I can pass it on and so give hope to our people and help to prevent a blood
Wednesday, 23 April 2008
People speak of an African solution to an African problem. For Zimbabwe's
crisis, there has already been an African solution. The people of Zimbabwe,
who are of course African, voted over three weeks ago. They had hopes that
participating in an election would save them. Most likely, they voted for a
change of government, but regardless they, the sovereign people of the
republic, expressed their will.
But hopes for a rapid change have dimmed with every day that the results of
the election remain unannounced. Robert Mugabe and his party, Zanu-PF, are
now refusing to accept the will of the people and are, instead, clinging on
to power by force.
Their crude efforts to reverse their losses at the poll by ordering a
recount of the votes, combined with a naked campaign of violent retribution
against those thought to have voted for the opposition in the past few days
are factors confirming the illegitimacy of Mugabe's regime that even the
greatest apologists for the regime in Harare have not been able to ignore.
It is mildly encouraging that after years of efforts to maintain the
appearance of having a firm grip over the management of the process of
resolving the Zimbabwean crisis despite their obvious failure to influence
Mugabe, leaders of Africa, and Zimbabwe's neighbours in particular, are at
last dropping these pretences. They don't have Mugabe's ear and they are
plainly embarrassed by his and his regime's recalcitrance as the crisis in
the country deepens. This week, Africa's leadership – the African Union, the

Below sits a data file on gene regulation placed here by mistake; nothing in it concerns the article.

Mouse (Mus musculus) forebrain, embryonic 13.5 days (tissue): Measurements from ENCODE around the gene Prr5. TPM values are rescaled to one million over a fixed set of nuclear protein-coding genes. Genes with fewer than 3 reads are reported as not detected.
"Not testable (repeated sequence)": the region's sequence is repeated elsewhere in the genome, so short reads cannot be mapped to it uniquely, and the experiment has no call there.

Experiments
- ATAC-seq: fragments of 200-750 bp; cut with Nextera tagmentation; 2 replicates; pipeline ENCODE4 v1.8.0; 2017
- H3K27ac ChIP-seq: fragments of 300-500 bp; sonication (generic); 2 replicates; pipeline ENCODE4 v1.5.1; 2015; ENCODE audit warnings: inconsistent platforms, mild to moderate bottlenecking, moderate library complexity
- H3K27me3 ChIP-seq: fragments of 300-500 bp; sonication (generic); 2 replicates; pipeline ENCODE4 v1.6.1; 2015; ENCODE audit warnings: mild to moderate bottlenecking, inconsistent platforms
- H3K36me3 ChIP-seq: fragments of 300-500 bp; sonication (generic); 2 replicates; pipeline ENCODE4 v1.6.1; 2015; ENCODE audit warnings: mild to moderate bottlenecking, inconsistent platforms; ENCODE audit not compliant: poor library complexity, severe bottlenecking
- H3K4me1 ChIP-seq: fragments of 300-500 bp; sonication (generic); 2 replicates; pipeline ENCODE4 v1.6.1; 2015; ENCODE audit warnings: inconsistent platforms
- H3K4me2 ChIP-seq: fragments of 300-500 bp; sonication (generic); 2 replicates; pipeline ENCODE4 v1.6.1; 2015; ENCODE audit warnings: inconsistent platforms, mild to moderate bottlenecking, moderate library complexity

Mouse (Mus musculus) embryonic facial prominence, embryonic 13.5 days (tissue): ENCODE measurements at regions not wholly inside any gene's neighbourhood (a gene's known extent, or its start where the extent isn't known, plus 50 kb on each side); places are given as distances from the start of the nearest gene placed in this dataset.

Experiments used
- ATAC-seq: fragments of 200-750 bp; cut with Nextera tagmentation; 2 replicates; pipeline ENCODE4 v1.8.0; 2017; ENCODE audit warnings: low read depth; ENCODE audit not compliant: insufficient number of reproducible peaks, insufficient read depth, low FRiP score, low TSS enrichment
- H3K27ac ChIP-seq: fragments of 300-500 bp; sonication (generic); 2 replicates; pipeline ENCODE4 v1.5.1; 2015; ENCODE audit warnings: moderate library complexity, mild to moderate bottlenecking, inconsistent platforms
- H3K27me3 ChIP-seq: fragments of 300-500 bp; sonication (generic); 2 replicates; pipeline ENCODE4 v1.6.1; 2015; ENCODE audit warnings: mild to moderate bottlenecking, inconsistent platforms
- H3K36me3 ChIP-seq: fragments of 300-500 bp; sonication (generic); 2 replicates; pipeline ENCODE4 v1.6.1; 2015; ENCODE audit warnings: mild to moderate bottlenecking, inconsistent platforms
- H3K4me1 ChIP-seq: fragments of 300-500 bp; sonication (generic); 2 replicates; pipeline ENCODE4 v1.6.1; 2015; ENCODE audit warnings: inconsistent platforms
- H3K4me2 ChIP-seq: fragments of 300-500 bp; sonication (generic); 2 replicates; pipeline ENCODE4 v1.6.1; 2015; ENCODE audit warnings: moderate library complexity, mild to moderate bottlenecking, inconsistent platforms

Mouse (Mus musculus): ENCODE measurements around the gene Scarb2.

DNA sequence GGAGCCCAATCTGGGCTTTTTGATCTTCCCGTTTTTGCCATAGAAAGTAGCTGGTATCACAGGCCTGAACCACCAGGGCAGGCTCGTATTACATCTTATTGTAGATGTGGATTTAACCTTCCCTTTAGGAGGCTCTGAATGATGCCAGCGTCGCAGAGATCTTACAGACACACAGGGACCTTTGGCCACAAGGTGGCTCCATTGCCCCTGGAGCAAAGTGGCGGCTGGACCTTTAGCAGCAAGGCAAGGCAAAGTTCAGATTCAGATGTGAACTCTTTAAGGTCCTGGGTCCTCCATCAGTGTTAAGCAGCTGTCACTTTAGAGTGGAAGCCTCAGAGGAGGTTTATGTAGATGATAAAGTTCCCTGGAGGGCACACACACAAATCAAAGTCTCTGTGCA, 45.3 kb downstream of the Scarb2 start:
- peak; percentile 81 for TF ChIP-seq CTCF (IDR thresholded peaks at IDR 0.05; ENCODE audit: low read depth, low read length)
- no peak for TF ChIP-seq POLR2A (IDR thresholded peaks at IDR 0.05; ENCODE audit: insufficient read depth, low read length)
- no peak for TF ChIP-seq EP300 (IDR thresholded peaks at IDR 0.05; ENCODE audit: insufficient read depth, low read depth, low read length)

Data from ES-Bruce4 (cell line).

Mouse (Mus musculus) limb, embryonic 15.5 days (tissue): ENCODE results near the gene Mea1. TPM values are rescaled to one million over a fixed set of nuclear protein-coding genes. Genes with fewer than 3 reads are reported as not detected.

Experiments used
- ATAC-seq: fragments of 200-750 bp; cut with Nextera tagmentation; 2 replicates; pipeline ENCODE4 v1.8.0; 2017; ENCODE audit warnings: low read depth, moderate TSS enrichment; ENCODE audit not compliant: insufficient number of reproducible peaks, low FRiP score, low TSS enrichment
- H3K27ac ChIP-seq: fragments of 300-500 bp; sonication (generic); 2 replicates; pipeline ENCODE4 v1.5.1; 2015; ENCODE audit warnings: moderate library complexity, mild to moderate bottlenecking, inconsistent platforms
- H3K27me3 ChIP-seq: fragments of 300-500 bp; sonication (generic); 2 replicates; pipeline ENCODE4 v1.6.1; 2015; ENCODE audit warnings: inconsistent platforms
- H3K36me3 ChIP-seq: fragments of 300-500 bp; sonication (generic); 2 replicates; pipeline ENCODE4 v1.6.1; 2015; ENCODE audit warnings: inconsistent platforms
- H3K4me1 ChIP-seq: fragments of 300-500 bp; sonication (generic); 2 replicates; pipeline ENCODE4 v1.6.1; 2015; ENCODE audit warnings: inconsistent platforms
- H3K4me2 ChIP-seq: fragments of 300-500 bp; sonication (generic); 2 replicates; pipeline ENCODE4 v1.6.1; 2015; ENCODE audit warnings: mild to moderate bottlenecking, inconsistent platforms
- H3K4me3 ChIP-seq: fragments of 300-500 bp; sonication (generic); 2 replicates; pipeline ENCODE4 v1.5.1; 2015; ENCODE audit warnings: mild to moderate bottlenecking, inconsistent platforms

South African government and the ruling African National Congress – at least
thought it necessary to again press Mugabe publicly to announce the results
of the election and to respect the result. Zambia and Mozambique's
leadership were bolder still. They distanced themselves from Zanu-PF's
further attempts to suppress the popular will through force.
The truth is that the gap between the African leaders and those of the wider
international community is narrow. But Mugabe survives on the sliver of an
illusion that there is some division. It is time for African leaders to make
the final leap and admit that the manifest challenge of ending the crisis
created by Mugabe's regime requires a united international effort. World
leaders, African and beyond, should openly work together towards a solution
to the crisis. Their responsibility to the people of Zimbabwe, to whom they
promised a free and fair election, demands nothing less.
Gugulethu Moyo is a Zimbabwean lawyer. She is editor of the book The Day
Wednesday, 23 April 2008
The recent history of Zimbabwe has felt like a series of false dawns. Hopes
that Robert Mugabe's cruel and chaotic rule might finally be over have been
repeatedly dashed, as the old dictator moved ruthlessly to steal the
election he had so obviously lost. He deployed a formidable array of sly
tactics: invasions of white farms, arrests of election officials, bogus
recounts and campaigns of intimidation in areas where the people had dared
to vote against him. And yet it seems that the tide has finally turned
Key in this change has been South Africa's leader-in-waiting, Jacob Zuma,
who arrives in London today for talks with Gordon Brown before moving on to
meet the French President, Nicolas Sarkozy, and the German Chancellor,
Angela Merkel. Mr Zuma, in his toughest comments to date, yesterday called
on African leaders to move in to unblock the Zimbabwean logjam. The remarks
come all the more powerfully from the man who is now head of the African